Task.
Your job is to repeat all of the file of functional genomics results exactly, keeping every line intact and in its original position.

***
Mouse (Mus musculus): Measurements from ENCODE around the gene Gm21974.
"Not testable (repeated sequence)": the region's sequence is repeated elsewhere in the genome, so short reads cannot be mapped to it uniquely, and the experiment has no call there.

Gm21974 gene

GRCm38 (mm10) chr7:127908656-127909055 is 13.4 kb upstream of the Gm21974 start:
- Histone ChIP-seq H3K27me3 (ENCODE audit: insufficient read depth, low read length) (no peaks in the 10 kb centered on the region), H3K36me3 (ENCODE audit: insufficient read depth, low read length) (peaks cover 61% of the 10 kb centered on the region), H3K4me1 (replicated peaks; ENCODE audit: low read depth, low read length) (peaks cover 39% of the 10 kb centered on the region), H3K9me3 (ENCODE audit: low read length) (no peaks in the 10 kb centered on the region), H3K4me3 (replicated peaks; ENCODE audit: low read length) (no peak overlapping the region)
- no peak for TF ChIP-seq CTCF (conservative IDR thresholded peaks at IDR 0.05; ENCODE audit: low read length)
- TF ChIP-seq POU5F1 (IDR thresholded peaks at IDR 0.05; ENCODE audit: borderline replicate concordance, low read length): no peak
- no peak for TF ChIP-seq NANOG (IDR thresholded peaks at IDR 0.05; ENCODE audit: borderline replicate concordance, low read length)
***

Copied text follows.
Mouse (Mus musculus): Measurements from ENCODE around the gene Gm21974.
"Not testable (repeated sequence)": the region's sequence is repeated elsewhere in the genome, so short reads cannot be mapped to it uniquely, and the experiment has no call there.

Gm21974 gene

GRCm38 (mm10) chr7:127908656-127909055 is 13.4 kb upstream of the Gm21974 start:
- Histone ChIP-seq H3K27me3 (ENCODE audit: insufficient read depth, low read length) (no peaks in the 10 kb centered on the region), H3K36me3 (ENCODE audit: insufficient read depth, low read length) (peaks cover 61% of the 10 kb centered on the region), H3K4me1 (replicated peaks; ENCODE audit: low read depth, low read length) (peaks cover 39% of the 10 kb centered on the region), H3K9me3 (ENCODE audit: low read length) (no peaks in the 10 kb centered on the region), H3K4me3 (replicated peaks; ENCODE audit: low read length) (no peak overlapping the region)
- no peak for TF ChIP-seq CTCF (conservative IDR thresholded peaks at IDR 0.05; ENCODE audit: low read length)
- TF ChIP-seq POU5F1 (IDR thresholded peaks at IDR 0.05; ENCODE audit: borderline replicate concordance, low read length): no peak
- no peak for TF ChIP-seq NANOG (IDR thresholded peaks at IDR 0.05; ENCODE audit: borderline replicate concordance, low read length)